It’s been a slippery slope down for Wal-Mart on what Fortune magazine calls its “definitive report card on corporate reputations.” On February 22, 2006, Sprawl-Busters reported that the Fortune magazine list of 100 “Most Admired” companies had bumped Wal-Mart’s fortunes from #1 on the Most Admired Companies list in 2003, to #4 in 2005, and further down the rope to #12 by 2006. The new list for 2007 has just been released by Fortune, and Wal-Mart has continued its 4 year free-fall. This month’s ranking puts Wal-Mart Stores, Inc tied at #19 with Pepsico. In the specific category of General Merchandisers, Wal-Mart ranked number 8, behind many of its arch-rivals, in the following order from the top: Nordstrom, Target, JC Penney, Federated Department Stores, Sears, Saks, Kohl’s, and Wal-Mart. The world’s largest retailer was ranked by “eight key attributes of reputation,” including innovation, people management, quality of products/services, and financial soundness. Wal-Mart scored best on financial soundness, but fared poorly on people management, social responsibility and quality of products. We noted last year that Wal-Mart had the distinction of being the only company to disappear from the Top 10 Most Admired list entirely. The Fortune Most Admired list is based on a survey of 10,000 executives, directors and securities analysts. They are asked which ten companies they admire the most. So this is really a “Most Admired on Wall Street” list, and hardly an accurate view of the public verdict against Wal-Mart. In the past, Wal-Mart has boasted of its Fortune ratings. In its 2001 Annual Report, Wal-Mart CEO Lee Scott noted that his company was #3 on the Fortune Most Admired list, and in their 2002 Annual Report, Scott wrote, “This is the tenth time in the last 20 years that we ranked in the top 10.” So Wal-Mart takes these lists very seriously. Those halcyon days are over, and Wal-Mart is just barely hanging in the top 20 list. Repeatedly suffering from headline shock in the media, Wal-Mart’s reputation continues to nosedive — even in this kind of a Wall Street executive’s ranking. “By most mreasures,” Fortune wrote, “the retail giant had rotten year.” The magazine pointed to the company’s “string of PR disasters.” This lastest Fortune poll is just the latest of such disasters.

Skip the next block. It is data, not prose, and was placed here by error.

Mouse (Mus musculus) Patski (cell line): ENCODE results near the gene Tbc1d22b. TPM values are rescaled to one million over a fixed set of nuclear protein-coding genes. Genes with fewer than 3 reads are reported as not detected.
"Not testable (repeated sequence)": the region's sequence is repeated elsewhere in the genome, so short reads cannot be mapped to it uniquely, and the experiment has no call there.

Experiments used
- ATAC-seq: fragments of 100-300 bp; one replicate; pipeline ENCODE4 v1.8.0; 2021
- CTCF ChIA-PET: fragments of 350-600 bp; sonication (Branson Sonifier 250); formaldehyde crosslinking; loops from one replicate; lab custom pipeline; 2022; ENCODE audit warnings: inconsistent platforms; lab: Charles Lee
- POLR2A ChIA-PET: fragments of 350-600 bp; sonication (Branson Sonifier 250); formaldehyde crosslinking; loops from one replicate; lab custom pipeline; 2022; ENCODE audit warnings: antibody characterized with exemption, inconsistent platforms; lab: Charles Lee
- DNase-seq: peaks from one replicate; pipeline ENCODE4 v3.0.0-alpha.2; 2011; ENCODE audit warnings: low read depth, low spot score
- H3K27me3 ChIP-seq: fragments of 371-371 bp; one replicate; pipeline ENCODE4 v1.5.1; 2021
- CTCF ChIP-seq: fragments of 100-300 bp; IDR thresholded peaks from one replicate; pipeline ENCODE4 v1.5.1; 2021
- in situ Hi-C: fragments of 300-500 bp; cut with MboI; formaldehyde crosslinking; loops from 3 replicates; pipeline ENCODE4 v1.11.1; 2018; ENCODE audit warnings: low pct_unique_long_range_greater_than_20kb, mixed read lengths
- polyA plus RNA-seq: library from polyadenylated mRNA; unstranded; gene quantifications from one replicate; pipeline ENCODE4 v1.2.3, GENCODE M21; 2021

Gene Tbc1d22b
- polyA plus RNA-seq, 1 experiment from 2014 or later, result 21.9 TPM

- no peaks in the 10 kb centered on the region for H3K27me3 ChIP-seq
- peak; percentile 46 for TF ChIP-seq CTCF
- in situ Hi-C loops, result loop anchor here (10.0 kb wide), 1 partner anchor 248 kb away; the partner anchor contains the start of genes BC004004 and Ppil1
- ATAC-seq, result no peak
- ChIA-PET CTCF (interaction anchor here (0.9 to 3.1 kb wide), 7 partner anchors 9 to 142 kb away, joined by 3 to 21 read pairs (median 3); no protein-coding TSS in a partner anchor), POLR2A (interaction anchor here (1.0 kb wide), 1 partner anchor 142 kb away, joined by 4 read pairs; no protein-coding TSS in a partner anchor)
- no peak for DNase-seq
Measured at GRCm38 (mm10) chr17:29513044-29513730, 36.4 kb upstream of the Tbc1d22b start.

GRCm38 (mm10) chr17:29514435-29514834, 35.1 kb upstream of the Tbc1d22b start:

In the near future, Fortune will also release its “100 Best Places to Work” list, and it’s entirely possible that Wal-Mart will not be on the list. That’s because the “Best Places to Work” list is based on rankings from actual employees, not executives and CEOs. Wal-Mart used to be in the 100 Best Places to Work, but last year disappeared. In 2002, Lee Scott noted in his message to shareholders, “We have now earned a place on this list in four of the last five years.” The embarrassment of falling out of the top 100 Best Places to Work, combined with the slide off the top 10 Most Admired, leaves Wal-Mart today a less desirable place to work, and a less admired corporation. It’s safe to say that this is one story you won’t find in the company’s 2008 Annual Report. Even Wall Street has gotten the message from community activists and organized labor: this is a company built on exploitation, that devalues its workers and degrades its host communities. Reputation is one product even Wal-Mart’s money can’t buy.